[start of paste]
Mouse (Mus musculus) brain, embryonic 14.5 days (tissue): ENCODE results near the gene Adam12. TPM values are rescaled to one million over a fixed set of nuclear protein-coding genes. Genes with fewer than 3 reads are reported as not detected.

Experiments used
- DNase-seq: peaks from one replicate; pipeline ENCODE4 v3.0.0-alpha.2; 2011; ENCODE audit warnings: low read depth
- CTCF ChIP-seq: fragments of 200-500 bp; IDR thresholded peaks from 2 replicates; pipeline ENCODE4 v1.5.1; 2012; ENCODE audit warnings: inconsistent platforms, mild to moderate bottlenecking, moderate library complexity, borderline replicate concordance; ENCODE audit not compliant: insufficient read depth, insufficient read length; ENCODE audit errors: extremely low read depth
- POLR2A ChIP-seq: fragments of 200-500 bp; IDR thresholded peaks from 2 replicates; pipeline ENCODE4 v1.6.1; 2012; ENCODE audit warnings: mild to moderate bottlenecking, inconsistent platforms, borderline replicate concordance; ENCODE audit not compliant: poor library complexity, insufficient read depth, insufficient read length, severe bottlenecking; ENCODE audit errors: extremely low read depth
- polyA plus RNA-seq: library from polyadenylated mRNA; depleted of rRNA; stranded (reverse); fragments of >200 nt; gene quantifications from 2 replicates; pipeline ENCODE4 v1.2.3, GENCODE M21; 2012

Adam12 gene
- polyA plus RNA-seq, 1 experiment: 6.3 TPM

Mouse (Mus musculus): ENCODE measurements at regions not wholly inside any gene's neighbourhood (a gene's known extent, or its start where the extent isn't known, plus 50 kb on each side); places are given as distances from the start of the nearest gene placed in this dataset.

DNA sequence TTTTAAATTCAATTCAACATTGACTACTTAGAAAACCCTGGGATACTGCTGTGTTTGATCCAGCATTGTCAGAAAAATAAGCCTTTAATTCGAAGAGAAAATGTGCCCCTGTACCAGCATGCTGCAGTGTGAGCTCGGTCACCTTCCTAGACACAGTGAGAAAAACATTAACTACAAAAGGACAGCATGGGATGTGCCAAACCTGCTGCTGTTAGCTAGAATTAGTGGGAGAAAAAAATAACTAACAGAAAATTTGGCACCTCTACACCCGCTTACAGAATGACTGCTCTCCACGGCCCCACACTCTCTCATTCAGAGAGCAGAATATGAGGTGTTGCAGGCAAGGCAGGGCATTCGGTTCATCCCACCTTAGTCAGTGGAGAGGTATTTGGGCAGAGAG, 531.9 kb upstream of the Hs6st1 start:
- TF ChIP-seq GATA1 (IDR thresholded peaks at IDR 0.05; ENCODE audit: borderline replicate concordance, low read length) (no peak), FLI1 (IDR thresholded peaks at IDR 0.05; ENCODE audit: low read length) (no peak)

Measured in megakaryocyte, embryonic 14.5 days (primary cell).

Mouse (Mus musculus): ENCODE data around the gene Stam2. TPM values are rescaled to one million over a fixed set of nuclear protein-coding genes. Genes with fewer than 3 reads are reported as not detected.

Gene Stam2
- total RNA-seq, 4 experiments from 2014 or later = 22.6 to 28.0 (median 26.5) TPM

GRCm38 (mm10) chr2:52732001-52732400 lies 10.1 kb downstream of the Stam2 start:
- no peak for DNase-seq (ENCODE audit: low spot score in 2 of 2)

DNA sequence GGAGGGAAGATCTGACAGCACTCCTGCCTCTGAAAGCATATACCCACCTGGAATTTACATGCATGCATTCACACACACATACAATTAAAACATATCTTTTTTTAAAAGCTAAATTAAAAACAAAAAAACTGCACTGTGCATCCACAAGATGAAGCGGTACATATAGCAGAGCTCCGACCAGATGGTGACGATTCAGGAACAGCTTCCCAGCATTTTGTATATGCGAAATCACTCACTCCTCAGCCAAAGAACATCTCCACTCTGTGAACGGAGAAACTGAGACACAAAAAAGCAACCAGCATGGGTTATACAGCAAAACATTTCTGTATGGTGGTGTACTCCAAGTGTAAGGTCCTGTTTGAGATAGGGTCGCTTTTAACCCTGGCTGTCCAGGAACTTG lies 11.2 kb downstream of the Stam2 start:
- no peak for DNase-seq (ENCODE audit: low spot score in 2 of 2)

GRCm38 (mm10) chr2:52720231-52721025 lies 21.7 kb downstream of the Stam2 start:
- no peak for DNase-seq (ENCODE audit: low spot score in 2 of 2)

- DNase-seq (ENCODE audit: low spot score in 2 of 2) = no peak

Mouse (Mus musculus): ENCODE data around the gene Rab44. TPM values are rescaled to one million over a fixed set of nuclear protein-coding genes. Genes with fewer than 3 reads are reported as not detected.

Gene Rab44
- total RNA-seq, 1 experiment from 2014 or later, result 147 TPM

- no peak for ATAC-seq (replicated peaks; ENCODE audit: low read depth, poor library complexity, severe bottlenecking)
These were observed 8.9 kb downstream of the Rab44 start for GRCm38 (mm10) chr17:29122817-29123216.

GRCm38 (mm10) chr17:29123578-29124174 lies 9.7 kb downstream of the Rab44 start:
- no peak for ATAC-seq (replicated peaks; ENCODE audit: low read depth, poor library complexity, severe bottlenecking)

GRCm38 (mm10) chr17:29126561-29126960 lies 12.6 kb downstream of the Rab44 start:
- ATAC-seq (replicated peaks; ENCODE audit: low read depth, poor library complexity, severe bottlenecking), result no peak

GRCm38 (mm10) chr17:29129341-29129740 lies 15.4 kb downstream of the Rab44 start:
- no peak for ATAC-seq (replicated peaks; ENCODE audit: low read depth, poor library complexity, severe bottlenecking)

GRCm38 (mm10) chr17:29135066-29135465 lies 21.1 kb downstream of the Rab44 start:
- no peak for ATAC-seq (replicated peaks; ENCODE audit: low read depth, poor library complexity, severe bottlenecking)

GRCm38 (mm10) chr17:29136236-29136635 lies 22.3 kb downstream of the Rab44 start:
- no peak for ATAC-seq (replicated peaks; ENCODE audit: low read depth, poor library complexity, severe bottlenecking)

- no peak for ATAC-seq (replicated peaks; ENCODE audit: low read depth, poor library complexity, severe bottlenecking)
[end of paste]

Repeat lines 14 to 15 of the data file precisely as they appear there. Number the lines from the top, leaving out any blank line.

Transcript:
Gene Stam2
- total RNA-seq, 4 experiments from 2014 or later = 22.6 to 28.0 (median 26.5) TPM